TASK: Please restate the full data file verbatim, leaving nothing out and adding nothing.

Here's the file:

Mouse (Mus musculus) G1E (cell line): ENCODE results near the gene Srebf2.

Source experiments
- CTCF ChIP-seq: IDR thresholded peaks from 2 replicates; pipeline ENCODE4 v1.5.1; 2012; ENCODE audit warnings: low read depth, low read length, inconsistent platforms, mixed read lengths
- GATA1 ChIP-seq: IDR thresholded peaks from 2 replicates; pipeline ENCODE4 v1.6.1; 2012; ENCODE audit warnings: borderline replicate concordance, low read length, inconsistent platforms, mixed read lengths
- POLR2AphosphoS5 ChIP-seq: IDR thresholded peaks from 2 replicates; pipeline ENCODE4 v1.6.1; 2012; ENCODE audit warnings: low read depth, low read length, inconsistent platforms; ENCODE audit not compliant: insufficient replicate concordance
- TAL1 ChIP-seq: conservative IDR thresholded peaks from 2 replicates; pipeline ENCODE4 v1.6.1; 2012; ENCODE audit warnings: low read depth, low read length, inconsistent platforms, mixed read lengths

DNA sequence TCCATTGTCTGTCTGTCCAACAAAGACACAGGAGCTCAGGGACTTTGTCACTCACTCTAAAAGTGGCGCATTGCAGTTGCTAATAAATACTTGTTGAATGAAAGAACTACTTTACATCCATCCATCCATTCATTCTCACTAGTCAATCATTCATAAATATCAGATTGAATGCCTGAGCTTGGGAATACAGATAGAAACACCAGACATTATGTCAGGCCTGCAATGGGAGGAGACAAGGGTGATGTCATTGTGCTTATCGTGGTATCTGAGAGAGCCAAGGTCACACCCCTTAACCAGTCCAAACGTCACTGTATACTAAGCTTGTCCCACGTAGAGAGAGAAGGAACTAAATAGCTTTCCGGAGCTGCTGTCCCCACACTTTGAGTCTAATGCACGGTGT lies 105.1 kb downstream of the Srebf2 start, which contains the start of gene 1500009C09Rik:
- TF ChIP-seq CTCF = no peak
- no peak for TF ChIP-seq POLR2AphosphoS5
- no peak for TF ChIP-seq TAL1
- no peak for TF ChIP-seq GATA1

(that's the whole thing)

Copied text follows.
Mouse (Mus musculus) G1E (cell line): ENCODE results near the gene Srebf2.

Source experiments
- CTCF ChIP-seq: IDR thresholded peaks from 2 replicates; pipeline ENCODE4 v1.5.1; 2012; ENCODE audit warnings: low read depth, low read length, inconsistent platforms, mixed read lengths
- GATA1 ChIP-seq: IDR thresholded peaks from 2 replicates; pipeline ENCODE4 v1.6.1; 2012; ENCODE audit warnings: borderline replicate concordance, low read length, inconsistent platforms, mixed read lengths
- POLR2AphosphoS5 ChIP-seq: IDR thresholded peaks from 2 replicates; pipeline ENCODE4 v1.6.1; 2012; ENCODE audit warnings: low read depth, low read length, inconsistent platforms; ENCODE audit not compliant: insufficient replicate concordance
- TAL1 ChIP-seq: conservative IDR thresholded peaks from 2 replicates; pipeline ENCODE4 v1.6.1; 2012; ENCODE audit warnings: low read depth, low read length, inconsistent platforms, mixed read lengths

DNA sequence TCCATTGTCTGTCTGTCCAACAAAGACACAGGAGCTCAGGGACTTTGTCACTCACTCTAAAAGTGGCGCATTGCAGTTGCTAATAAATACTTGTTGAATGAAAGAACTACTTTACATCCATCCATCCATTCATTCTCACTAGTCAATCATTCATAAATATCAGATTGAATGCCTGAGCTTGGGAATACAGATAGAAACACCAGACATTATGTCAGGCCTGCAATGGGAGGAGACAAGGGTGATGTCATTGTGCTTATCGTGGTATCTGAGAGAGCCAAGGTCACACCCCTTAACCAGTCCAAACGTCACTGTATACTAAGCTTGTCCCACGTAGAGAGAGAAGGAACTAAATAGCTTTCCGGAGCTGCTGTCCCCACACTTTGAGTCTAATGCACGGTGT lies 105.1 kb downstream of the Srebf2 start, which contains the start of gene 1500009C09Rik:
- TF ChIP-seq CTCF = no peak
- no peak for TF ChIP-seq POLR2AphosphoS5
- no peak for TF ChIP-seq TAL1
- no peak for TF ChIP-seq GATA1